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In my application I have to perform a distributed locking pattern. Because we already have an instance of SQL Server to use, we decided that it would be easiest to implement the locking at SQL layer of our web application.

A lock can be obtained based on numerous conditions including:

  • The type of lock requested
  • An arbitrary application identifier

For all intents and purposes, treat the above two conditions as int data types.

In this pattern, we wish to treat all of our locks as FIFO, which I believe the SERIALIZABLE isolation level will give us.

Here is how we propose to perform the "lock":

SET TRANSACTION ISOLATION LEVEL SERIALIZABLE

IF EXISTS (SELECT 1 FROM locks WHERE LockType = @LockType AND ApplicationIdentifier = @ApplicationIdentifier)
    BEGIN
        -- Awesome, the lock will be acquired
        INSERT INTO locks OUTPUT INSERTED.LockId VALUES (2,3)
    END
ELSE
    BEGIN
        -- Someone already has the lock
        SELECT -1
    END

SET TRANSACTION ISOLATION LEVEL READ COMITTED

And the "unlock":

DELETE FROM locks WHERE LockId = @LockId

So my question is two-fold:

  1. Do I need to make the "unlock" SERIALIZABLE as well?
  2. Are there any other approaches that I could use/anything that I have forgotten?

SQL Server can either be 2008/2012

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1 Answer 1

up vote 5 down vote accepted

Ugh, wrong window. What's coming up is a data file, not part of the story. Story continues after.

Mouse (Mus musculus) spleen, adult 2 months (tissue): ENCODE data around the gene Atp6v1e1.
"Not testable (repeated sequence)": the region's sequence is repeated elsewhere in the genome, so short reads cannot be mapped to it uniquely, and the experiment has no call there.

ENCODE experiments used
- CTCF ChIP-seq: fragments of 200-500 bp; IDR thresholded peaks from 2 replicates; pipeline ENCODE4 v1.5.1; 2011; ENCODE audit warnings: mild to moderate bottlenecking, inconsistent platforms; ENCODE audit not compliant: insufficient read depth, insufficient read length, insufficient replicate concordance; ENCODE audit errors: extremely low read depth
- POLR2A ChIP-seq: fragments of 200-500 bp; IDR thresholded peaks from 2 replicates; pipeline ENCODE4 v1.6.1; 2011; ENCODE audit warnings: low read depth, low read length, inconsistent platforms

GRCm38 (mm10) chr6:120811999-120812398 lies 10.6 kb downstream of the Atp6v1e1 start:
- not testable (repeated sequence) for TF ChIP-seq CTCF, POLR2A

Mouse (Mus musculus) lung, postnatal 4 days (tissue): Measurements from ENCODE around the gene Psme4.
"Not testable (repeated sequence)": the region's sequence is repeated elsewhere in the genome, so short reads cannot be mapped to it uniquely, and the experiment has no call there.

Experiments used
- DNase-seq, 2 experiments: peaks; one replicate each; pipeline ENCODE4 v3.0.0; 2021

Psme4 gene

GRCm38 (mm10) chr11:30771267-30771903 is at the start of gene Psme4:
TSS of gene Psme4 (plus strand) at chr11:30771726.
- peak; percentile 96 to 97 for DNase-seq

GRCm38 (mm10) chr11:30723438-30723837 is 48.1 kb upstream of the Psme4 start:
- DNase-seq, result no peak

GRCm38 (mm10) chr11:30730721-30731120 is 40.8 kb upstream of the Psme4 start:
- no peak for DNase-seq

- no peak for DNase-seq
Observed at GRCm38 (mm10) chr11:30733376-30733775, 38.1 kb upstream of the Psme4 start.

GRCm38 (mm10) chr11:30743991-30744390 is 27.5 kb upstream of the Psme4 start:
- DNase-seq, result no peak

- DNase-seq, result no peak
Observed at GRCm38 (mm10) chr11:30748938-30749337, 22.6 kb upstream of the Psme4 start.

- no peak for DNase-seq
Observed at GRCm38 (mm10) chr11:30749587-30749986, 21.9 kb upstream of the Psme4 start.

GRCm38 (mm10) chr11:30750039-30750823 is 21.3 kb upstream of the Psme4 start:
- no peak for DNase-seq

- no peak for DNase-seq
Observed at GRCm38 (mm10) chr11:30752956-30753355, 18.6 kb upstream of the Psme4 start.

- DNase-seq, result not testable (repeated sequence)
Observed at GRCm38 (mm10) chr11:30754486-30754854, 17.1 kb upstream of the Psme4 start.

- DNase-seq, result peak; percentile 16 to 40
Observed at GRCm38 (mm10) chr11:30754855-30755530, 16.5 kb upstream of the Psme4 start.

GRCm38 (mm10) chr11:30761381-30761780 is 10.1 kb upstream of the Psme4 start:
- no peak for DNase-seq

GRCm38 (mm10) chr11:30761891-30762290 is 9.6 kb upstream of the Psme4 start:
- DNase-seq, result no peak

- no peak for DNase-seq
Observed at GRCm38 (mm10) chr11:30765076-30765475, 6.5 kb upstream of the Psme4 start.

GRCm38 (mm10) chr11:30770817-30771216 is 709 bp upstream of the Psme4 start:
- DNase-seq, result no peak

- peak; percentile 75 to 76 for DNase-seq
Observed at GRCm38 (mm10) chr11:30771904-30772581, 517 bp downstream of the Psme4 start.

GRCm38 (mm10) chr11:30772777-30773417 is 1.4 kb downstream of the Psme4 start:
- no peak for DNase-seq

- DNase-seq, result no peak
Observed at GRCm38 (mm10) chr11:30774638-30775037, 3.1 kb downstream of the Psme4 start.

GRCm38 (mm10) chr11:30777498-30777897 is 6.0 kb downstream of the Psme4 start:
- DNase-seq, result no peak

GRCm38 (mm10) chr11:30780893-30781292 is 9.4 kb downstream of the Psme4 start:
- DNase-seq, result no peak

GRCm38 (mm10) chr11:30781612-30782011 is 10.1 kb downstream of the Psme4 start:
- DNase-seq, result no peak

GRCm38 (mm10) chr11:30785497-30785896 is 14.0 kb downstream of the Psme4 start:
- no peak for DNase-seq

Do I need to make the "unlock" SERIALIZABLE as well?

Despite the name, the serializable isolation level does not guarantee transactions will be executed sequentially, or in the order received. Rather, serializable guarantees transactions will have the same persistent effects on the database as if they had executed sequentially, in some undefined order (see the link for more details).

Are there any other approaches that I could use/anything that I have forgotten?

Yes. SQL Server already provides support for arbitrary application locks via:

These built-in applock features provide a broad range of options, and include automatic deadlock detection (though any transaction rollback required is the programmer's responsibility). For example, you can choose from transaction- and session-scoped locking, in a variety of modes. Using these features to implement the behaviour you need should be quite straightforward, and certainly simpler than building your own resilient and reliable lock manager from scratch.

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